Sri Lankan Cardinal Prepares to Welcome Pope Francis

In a Jan. 7 interview, Cardinal Malcolm Ranjith told the Register that ‘the Holy Father represents for us the tangible expression of God’s own loving concern.’

Cardinal Malcolm Ranjith of Colombo, Sri Lanka
Cardinal Malcolm Ranjith of Colombo, Sri Lanka (photo: 2011 CNA/Alan Holdren)

VATICAN CITY — Pope Francis arrives in Sri Lanka on Monday where, within his itinerary, he plans to promote reconciliation in a country that, until recently, was stricken by a bloody 30-year civil war.

To find out more about the two-day visit, Cardinal Malcolm Ranjith, archbishop of Colombo and president of the island-nation’s bishops’ conference, shared his comments with the Register via email Jan. 7 on what the visit will mean to the Sri Lankan people, the challenges he would like the Holy Father to address and concerns over unexpected presidential elections on Jan. 8 that have threatened to clash with the visit.


What are your expectations for the Holy Father’s visit to your country?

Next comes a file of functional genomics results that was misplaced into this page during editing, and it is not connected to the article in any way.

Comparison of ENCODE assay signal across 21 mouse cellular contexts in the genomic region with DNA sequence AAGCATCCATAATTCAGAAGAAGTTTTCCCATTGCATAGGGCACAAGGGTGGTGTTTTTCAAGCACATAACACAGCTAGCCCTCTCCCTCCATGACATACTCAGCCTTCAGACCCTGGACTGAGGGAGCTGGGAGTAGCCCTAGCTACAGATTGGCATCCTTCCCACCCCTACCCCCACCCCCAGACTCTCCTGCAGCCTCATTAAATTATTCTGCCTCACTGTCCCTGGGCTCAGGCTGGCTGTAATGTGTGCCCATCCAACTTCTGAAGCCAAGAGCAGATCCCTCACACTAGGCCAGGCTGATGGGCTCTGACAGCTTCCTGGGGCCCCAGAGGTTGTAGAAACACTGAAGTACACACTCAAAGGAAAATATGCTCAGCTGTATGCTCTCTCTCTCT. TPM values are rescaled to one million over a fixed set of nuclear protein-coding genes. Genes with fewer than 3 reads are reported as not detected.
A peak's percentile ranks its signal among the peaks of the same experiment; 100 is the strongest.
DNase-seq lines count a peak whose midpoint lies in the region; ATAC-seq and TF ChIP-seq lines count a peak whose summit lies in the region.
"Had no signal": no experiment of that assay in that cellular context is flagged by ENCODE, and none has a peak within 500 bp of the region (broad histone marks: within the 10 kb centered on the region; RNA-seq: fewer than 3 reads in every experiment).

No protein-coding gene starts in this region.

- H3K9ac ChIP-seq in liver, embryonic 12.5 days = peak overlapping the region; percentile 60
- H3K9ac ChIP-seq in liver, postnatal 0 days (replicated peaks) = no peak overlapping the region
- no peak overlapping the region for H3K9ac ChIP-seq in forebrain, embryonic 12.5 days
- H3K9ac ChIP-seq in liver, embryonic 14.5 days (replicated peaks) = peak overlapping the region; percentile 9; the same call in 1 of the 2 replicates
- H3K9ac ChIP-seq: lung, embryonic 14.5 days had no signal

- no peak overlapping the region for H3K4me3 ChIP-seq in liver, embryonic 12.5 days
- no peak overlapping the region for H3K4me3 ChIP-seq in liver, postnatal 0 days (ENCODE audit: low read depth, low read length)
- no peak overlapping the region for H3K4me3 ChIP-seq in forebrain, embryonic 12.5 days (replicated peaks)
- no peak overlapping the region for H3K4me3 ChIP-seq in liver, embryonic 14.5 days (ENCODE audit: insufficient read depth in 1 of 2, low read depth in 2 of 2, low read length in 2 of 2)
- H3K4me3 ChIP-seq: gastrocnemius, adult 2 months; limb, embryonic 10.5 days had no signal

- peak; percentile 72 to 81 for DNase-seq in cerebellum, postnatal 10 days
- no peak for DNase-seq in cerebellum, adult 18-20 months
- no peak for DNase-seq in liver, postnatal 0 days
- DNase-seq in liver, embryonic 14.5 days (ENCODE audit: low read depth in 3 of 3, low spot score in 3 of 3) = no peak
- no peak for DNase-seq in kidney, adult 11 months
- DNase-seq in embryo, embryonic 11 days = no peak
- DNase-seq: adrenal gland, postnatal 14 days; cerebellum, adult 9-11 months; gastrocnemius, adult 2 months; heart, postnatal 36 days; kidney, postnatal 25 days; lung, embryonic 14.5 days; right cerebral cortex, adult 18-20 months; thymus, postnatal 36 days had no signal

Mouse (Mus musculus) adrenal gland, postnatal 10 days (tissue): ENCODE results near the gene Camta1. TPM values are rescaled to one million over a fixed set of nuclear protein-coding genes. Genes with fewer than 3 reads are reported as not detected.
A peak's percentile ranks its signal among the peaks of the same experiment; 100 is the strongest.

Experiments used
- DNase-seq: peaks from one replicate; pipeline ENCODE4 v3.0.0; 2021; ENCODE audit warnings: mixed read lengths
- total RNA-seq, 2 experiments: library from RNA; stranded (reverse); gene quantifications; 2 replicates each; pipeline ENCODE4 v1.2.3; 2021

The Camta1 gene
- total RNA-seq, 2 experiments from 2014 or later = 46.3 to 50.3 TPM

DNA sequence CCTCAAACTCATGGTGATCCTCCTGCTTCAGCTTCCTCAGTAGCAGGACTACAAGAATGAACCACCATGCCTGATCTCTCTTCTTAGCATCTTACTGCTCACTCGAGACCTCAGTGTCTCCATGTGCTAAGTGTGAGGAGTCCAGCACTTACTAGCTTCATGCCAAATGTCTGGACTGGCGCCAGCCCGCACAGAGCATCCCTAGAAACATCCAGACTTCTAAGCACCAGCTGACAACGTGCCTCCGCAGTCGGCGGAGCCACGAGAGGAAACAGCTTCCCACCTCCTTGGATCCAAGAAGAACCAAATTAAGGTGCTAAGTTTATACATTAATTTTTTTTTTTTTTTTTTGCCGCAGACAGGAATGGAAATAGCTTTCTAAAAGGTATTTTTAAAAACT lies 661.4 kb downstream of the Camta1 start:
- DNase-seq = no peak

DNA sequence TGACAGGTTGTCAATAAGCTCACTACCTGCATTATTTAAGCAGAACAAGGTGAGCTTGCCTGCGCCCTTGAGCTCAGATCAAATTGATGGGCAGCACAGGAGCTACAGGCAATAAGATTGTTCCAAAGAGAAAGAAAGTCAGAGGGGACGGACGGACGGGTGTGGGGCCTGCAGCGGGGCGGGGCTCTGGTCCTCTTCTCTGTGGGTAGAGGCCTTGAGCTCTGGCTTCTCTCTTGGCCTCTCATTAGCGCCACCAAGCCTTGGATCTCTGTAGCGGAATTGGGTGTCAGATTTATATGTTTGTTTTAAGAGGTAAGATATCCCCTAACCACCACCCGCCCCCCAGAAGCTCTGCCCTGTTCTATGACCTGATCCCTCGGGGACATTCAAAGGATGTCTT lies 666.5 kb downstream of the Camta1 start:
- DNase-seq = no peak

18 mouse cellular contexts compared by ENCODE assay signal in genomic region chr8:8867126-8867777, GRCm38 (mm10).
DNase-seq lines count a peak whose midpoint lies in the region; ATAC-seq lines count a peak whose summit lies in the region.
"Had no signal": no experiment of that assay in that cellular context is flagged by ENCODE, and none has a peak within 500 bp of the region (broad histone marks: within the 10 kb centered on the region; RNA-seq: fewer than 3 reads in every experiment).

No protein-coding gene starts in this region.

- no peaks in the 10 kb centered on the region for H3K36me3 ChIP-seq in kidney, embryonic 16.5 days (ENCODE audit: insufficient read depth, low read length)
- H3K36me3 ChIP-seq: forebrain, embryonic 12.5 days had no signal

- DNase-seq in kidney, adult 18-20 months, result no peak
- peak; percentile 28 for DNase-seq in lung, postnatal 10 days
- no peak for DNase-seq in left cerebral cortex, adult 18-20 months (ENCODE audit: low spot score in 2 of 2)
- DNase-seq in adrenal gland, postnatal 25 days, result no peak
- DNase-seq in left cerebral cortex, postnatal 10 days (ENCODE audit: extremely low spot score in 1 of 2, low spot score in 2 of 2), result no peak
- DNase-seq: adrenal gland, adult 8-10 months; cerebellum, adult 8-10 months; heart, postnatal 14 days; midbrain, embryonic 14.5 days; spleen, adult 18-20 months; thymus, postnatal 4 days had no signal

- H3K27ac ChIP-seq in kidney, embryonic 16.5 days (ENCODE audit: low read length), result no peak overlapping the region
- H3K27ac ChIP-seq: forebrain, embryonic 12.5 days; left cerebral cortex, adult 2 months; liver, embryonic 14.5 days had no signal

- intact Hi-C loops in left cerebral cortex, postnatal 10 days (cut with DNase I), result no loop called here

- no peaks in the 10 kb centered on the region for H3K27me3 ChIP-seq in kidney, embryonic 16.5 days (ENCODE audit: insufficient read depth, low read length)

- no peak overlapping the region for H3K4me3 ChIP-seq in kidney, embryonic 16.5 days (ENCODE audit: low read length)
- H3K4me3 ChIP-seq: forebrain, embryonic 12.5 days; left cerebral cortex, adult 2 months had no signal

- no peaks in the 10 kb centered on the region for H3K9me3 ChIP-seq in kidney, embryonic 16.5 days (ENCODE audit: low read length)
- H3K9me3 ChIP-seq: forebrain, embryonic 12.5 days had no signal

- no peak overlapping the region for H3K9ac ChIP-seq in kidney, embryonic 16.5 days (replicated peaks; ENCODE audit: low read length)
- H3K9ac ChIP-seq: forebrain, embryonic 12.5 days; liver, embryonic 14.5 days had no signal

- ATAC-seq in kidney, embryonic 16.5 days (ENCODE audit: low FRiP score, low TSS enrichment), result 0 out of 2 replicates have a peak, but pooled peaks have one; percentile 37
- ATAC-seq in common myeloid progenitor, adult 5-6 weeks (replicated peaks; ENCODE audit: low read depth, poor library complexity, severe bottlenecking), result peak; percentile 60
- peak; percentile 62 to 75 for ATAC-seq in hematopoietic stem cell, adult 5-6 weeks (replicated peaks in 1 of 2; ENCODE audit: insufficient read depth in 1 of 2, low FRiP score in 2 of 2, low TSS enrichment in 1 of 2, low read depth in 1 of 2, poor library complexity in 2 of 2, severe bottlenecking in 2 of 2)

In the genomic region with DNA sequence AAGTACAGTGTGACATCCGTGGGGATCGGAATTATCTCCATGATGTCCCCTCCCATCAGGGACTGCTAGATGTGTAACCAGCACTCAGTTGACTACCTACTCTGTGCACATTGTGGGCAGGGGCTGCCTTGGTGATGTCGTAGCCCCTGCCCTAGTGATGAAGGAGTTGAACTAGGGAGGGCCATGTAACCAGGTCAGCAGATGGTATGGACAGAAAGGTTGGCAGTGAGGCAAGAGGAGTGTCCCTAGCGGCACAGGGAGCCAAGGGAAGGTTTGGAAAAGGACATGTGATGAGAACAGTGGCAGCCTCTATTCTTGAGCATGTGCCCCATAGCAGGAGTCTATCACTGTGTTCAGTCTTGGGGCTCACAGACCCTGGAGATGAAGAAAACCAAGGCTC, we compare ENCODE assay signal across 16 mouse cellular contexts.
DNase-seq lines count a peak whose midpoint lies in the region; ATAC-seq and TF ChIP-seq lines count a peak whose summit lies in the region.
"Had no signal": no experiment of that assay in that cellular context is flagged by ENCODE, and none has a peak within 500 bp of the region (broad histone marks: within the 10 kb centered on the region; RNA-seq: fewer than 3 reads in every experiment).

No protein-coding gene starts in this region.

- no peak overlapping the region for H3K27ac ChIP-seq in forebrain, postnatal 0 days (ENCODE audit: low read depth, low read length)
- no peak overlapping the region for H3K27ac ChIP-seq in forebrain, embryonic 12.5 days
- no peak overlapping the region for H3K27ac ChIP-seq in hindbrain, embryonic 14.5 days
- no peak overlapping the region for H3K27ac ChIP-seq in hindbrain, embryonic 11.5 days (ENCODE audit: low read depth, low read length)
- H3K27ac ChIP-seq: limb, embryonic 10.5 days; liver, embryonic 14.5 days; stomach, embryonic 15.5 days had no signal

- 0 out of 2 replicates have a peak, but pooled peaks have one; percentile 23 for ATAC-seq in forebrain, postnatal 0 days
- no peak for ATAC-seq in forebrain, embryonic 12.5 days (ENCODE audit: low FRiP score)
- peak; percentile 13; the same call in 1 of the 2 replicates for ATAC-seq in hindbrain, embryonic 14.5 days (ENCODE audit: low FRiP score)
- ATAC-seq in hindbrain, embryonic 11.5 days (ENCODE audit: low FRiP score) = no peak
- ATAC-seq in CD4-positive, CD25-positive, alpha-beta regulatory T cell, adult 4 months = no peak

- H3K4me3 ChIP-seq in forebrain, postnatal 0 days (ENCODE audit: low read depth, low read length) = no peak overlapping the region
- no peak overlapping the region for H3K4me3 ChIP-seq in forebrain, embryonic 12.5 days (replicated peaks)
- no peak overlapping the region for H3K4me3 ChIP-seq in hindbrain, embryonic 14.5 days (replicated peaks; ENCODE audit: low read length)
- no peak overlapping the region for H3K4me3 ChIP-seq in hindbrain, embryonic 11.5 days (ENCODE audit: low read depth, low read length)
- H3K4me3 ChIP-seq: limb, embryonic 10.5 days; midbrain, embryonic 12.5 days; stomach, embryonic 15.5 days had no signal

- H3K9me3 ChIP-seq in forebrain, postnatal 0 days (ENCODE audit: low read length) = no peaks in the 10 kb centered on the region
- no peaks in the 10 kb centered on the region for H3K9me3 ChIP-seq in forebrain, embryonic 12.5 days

The Holy Father represents for us the tangible expression of God’s own loving concern for the Church and for humanity. He loved us on the cross and established the community of his disciples, the Church, as the vehicle that would carry this message of love to the whole world. He appointed St. Peter as the first apostle and the one who took his place, entrusting to him specially the task of “strengthening the brethren” in that mission of love. The visit of Pope Francis, who, for us, is the partaker in the role of Peter, would encourage us to be stronger in our commitment as disciples of Christ to work to transform the world from sin, selfishness and desperation to one of freedom, selflessness and joy.

More than at any other time, we in Sri Lanka need to become a Church that reflects such joy, enthusiastic commitment to love and service of everyone else and to the call to be the leaven of transformation in our society. The Holy Father’s visit would thus be a catalyst for such a transforming commitment in us.


What has the Sri Lankan Church been doing to prepare for the visit, and how is the country feeling generally about the apostolic trip?

Ever since we became aware of the possibility of such a visit, we have been preparing enthusiastically for it. Much more than the technical preparations, the local Church has been electrified by a spirit of joyful expectation and has united itself strongly, across all human barriers, to prepare for this visit spiritually. We have had a continuous program of catechesis on the matter, prayer, special spiritual programs, animation through the mass media and campaigns of awareness building.